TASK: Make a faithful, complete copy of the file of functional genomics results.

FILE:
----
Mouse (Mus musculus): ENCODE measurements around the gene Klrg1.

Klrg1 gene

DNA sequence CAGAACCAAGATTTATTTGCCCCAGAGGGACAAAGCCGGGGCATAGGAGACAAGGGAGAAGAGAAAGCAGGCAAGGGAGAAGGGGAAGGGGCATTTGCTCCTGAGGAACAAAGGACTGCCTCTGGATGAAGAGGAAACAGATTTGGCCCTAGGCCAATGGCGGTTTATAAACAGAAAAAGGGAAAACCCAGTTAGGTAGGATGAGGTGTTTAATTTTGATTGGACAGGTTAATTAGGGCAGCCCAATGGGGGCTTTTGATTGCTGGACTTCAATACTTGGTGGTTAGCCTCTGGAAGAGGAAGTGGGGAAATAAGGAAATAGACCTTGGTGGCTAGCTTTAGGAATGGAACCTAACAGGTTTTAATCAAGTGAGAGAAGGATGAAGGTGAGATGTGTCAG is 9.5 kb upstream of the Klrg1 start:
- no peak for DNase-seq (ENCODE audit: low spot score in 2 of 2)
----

Mouse (Mus musculus): ENCODE measurements around the gene Klrg1.

Klrg1 gene

DNA sequence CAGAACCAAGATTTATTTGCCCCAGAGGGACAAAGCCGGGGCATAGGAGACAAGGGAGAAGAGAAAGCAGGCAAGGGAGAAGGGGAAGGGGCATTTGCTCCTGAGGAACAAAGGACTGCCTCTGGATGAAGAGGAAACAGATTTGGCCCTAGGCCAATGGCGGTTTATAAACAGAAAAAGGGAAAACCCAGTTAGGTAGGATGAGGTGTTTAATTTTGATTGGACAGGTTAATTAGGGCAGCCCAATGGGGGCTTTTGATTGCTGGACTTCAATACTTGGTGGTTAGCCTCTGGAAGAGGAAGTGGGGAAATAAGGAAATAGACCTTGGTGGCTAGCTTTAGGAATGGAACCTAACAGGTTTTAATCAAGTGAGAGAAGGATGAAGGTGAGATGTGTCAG is 9.5 kb upstream of the Klrg1 start:
- no peak for DNase-seq (ENCODE audit: low spot score in 2 of 2)